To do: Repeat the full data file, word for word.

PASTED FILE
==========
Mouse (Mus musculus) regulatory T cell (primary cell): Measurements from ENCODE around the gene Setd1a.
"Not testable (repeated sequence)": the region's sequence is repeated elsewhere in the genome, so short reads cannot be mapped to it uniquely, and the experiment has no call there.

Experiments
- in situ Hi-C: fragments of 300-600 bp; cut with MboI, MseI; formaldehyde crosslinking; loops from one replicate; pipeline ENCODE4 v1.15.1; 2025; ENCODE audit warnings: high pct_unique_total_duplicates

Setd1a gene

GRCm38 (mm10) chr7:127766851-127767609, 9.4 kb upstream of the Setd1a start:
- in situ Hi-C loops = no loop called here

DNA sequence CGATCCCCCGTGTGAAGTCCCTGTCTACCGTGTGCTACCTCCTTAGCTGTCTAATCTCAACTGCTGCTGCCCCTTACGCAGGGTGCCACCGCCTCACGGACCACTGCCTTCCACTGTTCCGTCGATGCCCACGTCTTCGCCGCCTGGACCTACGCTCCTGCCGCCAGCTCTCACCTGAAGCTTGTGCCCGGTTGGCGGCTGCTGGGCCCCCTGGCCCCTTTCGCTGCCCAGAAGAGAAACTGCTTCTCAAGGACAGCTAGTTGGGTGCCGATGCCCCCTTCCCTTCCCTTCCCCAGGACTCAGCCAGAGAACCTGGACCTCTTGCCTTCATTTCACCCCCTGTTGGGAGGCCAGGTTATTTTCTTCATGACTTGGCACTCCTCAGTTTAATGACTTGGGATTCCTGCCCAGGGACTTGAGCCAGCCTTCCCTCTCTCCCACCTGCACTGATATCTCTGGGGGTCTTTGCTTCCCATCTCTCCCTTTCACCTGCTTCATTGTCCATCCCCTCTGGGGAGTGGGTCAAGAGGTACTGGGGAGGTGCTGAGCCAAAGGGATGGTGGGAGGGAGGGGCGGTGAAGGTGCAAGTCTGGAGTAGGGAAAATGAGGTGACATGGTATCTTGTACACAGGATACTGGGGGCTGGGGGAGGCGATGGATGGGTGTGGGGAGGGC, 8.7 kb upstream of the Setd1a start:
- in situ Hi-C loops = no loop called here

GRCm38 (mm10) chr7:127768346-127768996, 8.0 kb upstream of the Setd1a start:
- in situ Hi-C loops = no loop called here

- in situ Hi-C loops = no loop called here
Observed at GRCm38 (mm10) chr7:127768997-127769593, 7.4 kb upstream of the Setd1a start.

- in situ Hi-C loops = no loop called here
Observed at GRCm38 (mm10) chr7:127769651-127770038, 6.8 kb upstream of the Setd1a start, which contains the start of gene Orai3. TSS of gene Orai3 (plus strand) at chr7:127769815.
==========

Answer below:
Mouse (Mus musculus) regulatory T cell (primary cell): Measurements from ENCODE around the gene Setd1a.
"Not testable (repeated sequence)": the region's sequence is repeated elsewhere in the genome, so short reads cannot be mapped to it uniquely, and the experiment has no call there.

Experiments
- in situ Hi-C: fragments of 300-600 bp; cut with MboI, MseI; formaldehyde crosslinking; loops from one replicate; pipeline ENCODE4 v1.15.1; 2025; ENCODE audit warnings: high pct_unique_total_duplicates

Setd1a gene

GRCm38 (mm10) chr7:127766851-127767609, 9.4 kb upstream of the Setd1a start:
- in situ Hi-C loops = no loop called here

DNA sequence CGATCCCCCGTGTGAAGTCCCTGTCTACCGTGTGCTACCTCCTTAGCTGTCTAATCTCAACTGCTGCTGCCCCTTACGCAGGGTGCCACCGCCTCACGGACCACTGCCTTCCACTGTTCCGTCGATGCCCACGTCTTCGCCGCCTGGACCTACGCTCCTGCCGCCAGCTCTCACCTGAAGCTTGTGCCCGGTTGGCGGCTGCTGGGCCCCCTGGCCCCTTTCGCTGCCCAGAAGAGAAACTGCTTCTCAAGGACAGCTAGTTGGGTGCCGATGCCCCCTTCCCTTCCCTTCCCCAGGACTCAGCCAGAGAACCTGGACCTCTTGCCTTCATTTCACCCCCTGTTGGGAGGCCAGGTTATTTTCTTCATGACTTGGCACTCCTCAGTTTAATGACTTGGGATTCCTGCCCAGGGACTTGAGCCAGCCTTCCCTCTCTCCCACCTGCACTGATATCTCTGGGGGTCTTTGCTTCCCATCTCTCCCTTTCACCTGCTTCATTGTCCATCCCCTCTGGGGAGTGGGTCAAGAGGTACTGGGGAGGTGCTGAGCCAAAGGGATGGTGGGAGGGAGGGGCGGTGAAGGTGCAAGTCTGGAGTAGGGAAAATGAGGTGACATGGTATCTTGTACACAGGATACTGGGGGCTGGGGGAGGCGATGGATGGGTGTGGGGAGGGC, 8.7 kb upstream of the Setd1a start:
- in situ Hi-C loops = no loop called here

GRCm38 (mm10) chr7:127768346-127768996, 8.0 kb upstream of the Setd1a start:
- in situ Hi-C loops = no loop called here

- in situ Hi-C loops = no loop called here
Observed at GRCm38 (mm10) chr7:127768997-127769593, 7.4 kb upstream of the Setd1a start.

- in situ Hi-C loops = no loop called here
Observed at GRCm38 (mm10) chr7:127769651-127770038, 6.8 kb upstream of the Setd1a start, which contains the start of gene Orai3. TSS of gene Orai3 (plus strand) at chr7:127769815.